Meanwhile back on Voyager Harry Kim has been assigned to work with Seven of Nine. She correctly notes that he seems "apprehensive" at the prospect. Despite his wariness of her frightening Borg behavior, he seems to be developing a bit of a crush on her, and he finds working closely with her unsettling. They manage to get their work done, but they are interrupted when Seven cuts her hand on a piece of equipment. Tom Paris, who has recently been recruited as the Doctor's new assistant, mends the cut in sickbay. He notices that Harry is growing fond of her, and advises him to keep his distance.

B'Elanna has some trouble with Dejaren, who is emotionally labile and unpredictable. One minute he giggles at her need to sustain herself by consuming food ("you nibble like a fish!"), and the next he unleashes an angry tirade about the disgust he feels toward "organics." B'Elanna excuses herself and catches up with the Doctor, insisting that they leave the ship and the disturbing hologram behind. The Doctor brushes her off, suggesting she be more patient with Dejaren, who is simply lonely and lacking in appropriate communication skills. B'Elanna doesn't buy it, and heads off to locate the hologram's main control center.

As B'Elanna explores other decks of the ship, Dejaren accosts the Doctor and pours out his feelings. He has felt like a slave to the organics, who are weak and unsanitary and require ridiculous amounts of maintenance and hygiene just to stay functional. He has grown to hate them and is glad he has the ship to himself. He begs the Doctor to come with him and teach him how to use the ship and be free of organics forever. The Doctor starts to realize why B'Elanna is uncomfortable around this angst-ridden isomorph.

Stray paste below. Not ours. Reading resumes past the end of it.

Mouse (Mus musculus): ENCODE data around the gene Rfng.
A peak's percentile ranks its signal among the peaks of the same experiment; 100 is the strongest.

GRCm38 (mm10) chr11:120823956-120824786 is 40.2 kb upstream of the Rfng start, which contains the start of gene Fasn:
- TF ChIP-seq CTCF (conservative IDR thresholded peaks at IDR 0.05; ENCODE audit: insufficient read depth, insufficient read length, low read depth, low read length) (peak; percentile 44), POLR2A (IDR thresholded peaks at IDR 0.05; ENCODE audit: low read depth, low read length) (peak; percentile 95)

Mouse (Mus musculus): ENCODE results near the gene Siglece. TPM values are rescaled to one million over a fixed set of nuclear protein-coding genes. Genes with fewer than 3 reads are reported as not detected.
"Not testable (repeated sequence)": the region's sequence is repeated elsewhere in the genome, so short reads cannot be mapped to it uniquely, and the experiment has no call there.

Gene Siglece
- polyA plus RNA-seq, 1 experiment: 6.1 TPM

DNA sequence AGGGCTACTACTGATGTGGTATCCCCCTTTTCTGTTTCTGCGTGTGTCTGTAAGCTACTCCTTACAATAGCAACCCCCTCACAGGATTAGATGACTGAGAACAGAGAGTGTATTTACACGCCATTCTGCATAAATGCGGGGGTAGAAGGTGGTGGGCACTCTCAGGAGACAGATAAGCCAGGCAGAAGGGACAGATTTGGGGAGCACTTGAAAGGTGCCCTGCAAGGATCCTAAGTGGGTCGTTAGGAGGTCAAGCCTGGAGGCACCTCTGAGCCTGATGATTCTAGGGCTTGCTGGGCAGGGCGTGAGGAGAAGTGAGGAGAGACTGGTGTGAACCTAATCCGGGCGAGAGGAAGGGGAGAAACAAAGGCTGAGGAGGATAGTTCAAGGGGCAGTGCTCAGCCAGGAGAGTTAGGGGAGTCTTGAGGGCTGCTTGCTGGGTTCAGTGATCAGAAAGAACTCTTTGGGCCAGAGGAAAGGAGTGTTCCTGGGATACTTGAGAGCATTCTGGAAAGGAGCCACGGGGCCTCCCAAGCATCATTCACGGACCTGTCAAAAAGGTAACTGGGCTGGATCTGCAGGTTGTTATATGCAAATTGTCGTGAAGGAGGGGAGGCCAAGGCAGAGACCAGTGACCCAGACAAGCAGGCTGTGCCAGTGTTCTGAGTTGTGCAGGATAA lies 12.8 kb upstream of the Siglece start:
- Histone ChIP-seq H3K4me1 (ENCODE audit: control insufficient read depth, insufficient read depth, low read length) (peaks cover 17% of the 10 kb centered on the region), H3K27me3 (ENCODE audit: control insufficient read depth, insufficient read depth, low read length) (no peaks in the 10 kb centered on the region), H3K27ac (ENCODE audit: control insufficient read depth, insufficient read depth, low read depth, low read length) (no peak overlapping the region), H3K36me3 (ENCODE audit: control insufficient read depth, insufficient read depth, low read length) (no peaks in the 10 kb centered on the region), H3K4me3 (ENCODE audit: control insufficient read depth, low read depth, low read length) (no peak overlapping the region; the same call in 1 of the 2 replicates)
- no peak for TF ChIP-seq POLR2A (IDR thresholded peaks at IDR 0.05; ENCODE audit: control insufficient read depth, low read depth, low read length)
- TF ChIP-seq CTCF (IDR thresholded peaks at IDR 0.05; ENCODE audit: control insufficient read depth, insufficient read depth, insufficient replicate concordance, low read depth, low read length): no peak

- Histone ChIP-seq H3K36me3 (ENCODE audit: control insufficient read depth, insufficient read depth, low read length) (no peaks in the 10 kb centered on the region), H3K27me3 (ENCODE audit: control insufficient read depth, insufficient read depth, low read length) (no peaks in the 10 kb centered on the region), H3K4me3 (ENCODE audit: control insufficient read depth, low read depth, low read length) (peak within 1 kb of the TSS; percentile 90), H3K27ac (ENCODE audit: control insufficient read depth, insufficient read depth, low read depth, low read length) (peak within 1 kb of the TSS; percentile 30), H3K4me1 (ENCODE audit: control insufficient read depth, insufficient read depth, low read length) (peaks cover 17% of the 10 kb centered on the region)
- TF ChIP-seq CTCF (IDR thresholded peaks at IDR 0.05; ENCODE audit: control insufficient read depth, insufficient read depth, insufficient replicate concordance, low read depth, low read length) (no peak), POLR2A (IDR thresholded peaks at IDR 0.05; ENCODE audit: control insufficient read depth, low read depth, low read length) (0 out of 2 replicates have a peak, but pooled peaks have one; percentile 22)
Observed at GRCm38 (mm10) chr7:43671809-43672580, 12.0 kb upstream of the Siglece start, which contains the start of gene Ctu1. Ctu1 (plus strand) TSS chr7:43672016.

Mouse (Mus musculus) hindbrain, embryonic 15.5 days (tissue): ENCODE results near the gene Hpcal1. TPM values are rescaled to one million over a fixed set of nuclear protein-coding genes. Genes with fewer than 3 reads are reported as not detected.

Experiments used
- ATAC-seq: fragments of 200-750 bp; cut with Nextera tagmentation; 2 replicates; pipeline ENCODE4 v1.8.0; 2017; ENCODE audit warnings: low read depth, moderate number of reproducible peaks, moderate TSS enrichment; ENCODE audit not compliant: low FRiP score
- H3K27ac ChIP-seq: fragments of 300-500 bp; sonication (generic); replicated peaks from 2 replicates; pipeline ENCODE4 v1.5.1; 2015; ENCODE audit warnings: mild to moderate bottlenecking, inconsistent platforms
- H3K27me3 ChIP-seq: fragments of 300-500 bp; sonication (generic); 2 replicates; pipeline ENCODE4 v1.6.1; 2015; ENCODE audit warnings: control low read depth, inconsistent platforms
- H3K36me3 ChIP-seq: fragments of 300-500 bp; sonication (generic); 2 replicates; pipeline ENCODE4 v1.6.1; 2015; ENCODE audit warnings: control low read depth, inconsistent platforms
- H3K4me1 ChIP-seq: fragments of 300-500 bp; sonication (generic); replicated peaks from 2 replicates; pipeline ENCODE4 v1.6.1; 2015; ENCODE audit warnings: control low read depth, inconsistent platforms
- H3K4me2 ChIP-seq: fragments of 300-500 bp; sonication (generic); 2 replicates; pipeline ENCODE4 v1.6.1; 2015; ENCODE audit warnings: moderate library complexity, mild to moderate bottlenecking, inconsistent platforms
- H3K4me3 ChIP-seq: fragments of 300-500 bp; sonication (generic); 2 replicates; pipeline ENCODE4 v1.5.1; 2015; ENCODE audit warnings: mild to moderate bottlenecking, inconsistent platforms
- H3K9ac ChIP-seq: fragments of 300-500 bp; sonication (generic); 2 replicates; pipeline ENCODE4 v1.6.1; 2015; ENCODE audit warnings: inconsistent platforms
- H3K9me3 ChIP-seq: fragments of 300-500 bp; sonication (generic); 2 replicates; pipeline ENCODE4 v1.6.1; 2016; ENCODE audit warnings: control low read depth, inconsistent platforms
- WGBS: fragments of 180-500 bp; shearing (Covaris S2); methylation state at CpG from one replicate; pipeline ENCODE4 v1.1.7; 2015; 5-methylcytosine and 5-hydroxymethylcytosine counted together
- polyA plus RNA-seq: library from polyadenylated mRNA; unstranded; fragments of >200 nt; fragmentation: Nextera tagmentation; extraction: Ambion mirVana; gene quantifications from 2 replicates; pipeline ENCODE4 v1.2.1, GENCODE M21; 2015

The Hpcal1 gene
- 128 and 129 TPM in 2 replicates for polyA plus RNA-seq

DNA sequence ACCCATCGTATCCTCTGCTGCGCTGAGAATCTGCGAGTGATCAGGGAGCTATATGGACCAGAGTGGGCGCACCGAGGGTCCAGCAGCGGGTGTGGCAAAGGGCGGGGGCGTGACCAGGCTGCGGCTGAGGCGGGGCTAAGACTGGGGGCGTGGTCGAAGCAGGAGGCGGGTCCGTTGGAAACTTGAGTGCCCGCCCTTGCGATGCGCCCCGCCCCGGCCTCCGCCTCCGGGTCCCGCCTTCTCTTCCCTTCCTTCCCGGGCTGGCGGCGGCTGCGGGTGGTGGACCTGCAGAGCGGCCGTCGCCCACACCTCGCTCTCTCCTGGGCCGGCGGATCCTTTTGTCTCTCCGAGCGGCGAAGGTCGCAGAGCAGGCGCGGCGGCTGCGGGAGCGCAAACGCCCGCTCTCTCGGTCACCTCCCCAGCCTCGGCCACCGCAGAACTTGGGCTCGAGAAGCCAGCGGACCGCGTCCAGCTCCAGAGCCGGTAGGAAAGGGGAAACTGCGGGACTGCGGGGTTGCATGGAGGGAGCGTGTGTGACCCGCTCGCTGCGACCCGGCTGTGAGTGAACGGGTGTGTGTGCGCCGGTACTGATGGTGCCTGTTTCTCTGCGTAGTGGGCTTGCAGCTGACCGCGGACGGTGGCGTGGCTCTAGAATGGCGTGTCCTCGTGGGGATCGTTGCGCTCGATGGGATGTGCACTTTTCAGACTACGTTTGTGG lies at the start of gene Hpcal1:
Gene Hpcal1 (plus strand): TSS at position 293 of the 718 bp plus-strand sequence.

B'Elanna finds the matrix controls. She also finds the bodies of the crew, who were not killed by a virus. They were violently murdered — by Dejaren himself. Before she can shut down the homicidal hologram he appears behind her and grabs her. He thrusts his hand into her body and grips her heart.

Back on Voyager Harry is trying to get closer to Seven. He asks her out to the holodeck. She has textbook knowledge of human behavior and immediately understands that he is attempting to spark romantic interaction between them. Seven, who believes romance is irrelevant, suggests they proceed directly to copulation, and directs him to remove his clothes. Thoroughly unnerved, the embarrassed Harry retreats.

While B'Elanna's Klingon physiological backups are keeping her alive despite Dejaren having perforated one of the ventricles of her heart, she is still in need of Voyager's sickbay. She and the Doctor try to disable the crazed isomorph. He makes a grab for the Doctor's mobile emitter, but B'Elanna manages to jolt him with a high-voltage cable, which destabilizes his matrix for good. They hurry off the ship. Safely back in Voyager's sickbay, the Doctor patches up B'Elanna.

References[edit]

  1. ^ a b Mooney, Darren (January 20, 2017). "Star Trek: Voyager - Revulsion (Review)". the m0vie blog. Retrieved August 5, 2017. 
  2. ^ a b c Green, Michelle Erica (September 16, 2016). "Retro Review: Revulsion". Trek Today. Retrieved August 5, 2017. 

External links[edit]